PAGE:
Bastion of Hope

So, this is Bastion, developed by Super Giant Games, one of those Indie games that only gaming hipsters seem to play, as they harken to a simpler time where a game was judged by difficulty, artistry, and craft, and not how many Cinematics, DLCs, and Kill Cams you can cram into it. I actually have not played many indie games, save for Minecraft, if that Engineer’s Fetish of a game still counts now that it has gone mainstream. I never thought to until a friend highly recommended me buying the Humble Indie Bundle. Still reeling from the last time someone suggested a game (see last post) I hesitantly pressed the Buy Button. Now, while I have a lot of games to choose from in the Humble Bundle, but I decided to play the one that had the cost requirement attached first, as it prevented me from buying the entire pack for $0.01so I wanted to see what I paid for.

Bastion is set in the world of Caelondia (which may be the result of the game industry practice of picking an ancient word or place and add bits to make it seem magical) after an ambiguously named Calamity has occurred in the world. The Kid, as your player character is called, awakes to find that his entire reality has been destroyed and is now narrated by a voice so sexy, I’m sure it had impregnated me with its sexy voice babies.

 

My sexy voice got you thru to the ending

You follow the path of the sexy voice and eventually come to it’s origin, the Old Man Rucks, in the main save point of the game the Bastion. The Bastion is what its name suggests, a fortification for all the people of Caelondia to retreat to. Several things become apparent, there aren’t going to be many survivors, and the Bastion is kinda unimpressively broken. But that’s where you come in! You have to run around and collect magic rocks to repair the Bastion because *spoilers* and in the process you meet the survivors of the Calamity, learn some Caelondia-Ura history, and your place in the world.

Now while collecting magical items de jour seems like the cop out way to progress a game, though everyone seems to forgive the Mario franchise for it, it works for Bastion because there is so much story around that one contrived plot device. No matter where I go in the game, even the side quests, my sexy voice god gives me more details about the world of Caelondia. By the end of the game, I gave two shits about the world, which is impressive because in most games I just try to find creative ways to destroy it. Each character’s back story was fleshed out and the world came alive, which is more than I could hope for. I wasn’t left with a single question … except maybe whether Rucks is The Kid from another timeline or if the artist who design the levels dropped acid why in a room filled with Legos.

Bill … Bill! They’s building a path for us! Let’s run down it!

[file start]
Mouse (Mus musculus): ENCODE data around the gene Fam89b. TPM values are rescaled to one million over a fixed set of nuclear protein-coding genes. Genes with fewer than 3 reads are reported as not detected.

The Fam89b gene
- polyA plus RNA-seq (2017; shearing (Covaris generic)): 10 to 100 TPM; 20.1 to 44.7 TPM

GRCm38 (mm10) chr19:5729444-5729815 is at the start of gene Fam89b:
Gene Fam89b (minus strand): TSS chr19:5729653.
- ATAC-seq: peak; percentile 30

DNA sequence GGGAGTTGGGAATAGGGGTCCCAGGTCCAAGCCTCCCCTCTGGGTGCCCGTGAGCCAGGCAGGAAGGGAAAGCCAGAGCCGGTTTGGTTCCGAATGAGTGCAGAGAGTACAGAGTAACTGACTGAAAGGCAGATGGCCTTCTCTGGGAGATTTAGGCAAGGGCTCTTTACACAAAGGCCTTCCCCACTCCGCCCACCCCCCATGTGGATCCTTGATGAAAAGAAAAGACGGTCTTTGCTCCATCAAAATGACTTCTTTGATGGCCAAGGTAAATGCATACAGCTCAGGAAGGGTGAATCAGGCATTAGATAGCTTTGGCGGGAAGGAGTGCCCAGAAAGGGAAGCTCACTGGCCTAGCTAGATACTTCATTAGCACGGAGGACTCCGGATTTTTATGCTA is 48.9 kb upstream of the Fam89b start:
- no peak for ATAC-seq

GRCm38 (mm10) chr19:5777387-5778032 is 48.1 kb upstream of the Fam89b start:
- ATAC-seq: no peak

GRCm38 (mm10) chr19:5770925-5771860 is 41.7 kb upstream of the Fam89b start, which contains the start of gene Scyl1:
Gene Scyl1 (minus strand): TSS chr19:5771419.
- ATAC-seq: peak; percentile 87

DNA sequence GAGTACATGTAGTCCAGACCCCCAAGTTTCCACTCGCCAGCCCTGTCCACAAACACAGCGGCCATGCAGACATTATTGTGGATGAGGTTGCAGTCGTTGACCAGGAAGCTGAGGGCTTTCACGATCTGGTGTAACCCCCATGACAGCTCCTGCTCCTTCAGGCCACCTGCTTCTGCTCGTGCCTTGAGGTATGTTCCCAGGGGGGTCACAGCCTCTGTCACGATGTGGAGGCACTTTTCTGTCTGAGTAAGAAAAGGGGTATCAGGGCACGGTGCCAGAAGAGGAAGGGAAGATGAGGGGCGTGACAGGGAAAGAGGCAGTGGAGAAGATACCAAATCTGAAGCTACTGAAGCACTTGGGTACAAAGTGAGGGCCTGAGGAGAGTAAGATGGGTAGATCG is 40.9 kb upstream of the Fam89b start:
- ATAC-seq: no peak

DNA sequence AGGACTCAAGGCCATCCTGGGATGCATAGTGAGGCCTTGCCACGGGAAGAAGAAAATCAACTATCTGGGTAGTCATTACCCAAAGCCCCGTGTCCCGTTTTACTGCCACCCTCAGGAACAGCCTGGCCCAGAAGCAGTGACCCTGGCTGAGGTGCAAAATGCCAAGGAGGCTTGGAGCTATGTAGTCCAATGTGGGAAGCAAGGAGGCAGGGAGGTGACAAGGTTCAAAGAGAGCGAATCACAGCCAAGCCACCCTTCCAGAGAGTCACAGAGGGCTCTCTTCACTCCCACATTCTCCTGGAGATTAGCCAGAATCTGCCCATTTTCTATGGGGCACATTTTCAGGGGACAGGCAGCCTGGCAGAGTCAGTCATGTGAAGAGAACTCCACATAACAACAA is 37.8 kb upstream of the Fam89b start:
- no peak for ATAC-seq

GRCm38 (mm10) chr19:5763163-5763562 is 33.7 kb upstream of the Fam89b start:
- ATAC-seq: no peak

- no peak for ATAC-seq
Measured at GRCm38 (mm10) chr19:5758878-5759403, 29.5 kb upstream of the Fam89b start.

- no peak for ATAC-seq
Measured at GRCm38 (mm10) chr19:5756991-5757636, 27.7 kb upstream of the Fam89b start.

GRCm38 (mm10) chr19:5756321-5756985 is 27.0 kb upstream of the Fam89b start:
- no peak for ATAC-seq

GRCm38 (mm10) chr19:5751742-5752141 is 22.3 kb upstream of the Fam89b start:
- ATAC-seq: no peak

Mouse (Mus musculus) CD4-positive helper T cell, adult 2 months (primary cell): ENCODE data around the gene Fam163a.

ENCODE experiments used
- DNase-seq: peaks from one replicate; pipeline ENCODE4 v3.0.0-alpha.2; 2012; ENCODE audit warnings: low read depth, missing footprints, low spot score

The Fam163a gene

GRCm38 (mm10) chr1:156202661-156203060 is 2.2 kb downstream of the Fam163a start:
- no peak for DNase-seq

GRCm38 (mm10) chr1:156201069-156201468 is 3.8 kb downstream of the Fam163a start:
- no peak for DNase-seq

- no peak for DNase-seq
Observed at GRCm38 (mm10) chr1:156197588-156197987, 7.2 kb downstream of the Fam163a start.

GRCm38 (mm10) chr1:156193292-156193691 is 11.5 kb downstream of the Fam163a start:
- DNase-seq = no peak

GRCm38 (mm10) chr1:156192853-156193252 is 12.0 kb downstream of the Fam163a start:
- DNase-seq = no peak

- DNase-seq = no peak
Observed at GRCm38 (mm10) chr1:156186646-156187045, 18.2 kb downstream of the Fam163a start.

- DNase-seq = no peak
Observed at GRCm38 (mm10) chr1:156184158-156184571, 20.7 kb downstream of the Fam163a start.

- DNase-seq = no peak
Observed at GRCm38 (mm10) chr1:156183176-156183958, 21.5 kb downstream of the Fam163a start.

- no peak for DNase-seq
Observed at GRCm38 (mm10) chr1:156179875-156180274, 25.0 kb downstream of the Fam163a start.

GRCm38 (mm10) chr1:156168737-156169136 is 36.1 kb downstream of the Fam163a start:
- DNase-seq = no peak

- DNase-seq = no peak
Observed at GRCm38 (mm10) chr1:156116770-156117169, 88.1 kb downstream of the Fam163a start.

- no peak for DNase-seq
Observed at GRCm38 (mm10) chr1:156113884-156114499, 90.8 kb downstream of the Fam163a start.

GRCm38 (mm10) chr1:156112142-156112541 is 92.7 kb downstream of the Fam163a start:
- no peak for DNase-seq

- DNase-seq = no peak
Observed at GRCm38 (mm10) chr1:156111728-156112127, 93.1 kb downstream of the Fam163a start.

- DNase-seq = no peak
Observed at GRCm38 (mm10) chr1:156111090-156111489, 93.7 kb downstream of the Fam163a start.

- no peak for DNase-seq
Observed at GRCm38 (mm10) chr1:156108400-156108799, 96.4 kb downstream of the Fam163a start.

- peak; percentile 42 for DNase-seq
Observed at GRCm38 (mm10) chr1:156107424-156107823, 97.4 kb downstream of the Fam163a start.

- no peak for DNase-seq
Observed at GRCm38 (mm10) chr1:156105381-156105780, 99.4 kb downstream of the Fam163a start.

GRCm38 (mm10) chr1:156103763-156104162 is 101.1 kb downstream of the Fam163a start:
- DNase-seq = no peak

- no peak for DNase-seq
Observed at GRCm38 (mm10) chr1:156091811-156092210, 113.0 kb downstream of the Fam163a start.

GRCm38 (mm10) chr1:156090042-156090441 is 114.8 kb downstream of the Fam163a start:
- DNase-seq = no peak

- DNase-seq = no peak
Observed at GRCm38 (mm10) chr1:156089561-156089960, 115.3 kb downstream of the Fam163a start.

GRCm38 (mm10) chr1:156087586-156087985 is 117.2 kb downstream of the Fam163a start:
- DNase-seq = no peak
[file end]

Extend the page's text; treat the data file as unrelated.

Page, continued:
Speaking of the artists, both the visual and musical masterminds behind this game should be given medals of the Highest Order of Artistry because they must have imaginations of drug addict proportions to come up with this world. I found myself having a difficult time killing some of the creatures in the game, because they are so damn cute. Squirts have played in my organs because I mistook their attacks as adorable hugs of death. Every creature has an origin story, every plant a purpose, and the world feels like it evolved the way it did for a reason, and not a glued together happenstance. The flora and fauna of Bastion, and coupled with the music, truly moves me in an emotional and sexually aural-otic way. I literally listen to the entire soundtrack on my way to work, which, coincidentally, made my life 100 times more interesting. The Ending Song is one of my favorites, so much so I broke a mouse pressing the repeat button.

All of these facts give reason to why this game has done well for itself. It sold 500,000 copies, which to a game like Call of Duty (6.5 million) doesn’t seem like a lot, but it’s a massive windfall for an Indie game. I like to think that the reason why it hasn’t sold more is that it’s just not as well known, or has the hype that main stream gaming has. I was so pleased with this game that I’m hoping that Super Giant does another project like this in the future. With the success that they had from this game, and the fact that they only had a team of 7 to pull it off, it makes me wonder why bigger studios still seem to fail to impress. Maybe they just lost sight of the fact that games are an interactive art form under the mounds of money they are making … maybe.

But anyways, here’s a list of complaints.

Things that sucked about this game:

  1. Controls are more suited for the controller format, but with some tweaking to the control scheme I found it easy to use the keyboard on my laptop.
  2. Making me feel bad about every dust statue I destroy and making me think long and hard about life and my final decision (Not actually a complaint, as it really was eye opening on both accounts)
  3. There isn’t a Sequel Yet!
 

Well that’s it for this week’s review. I have more Indie games to get through, and a couple of free online games. Till then, have fun gaming!

Hello, my name is Moral Choice. Nice to meet you

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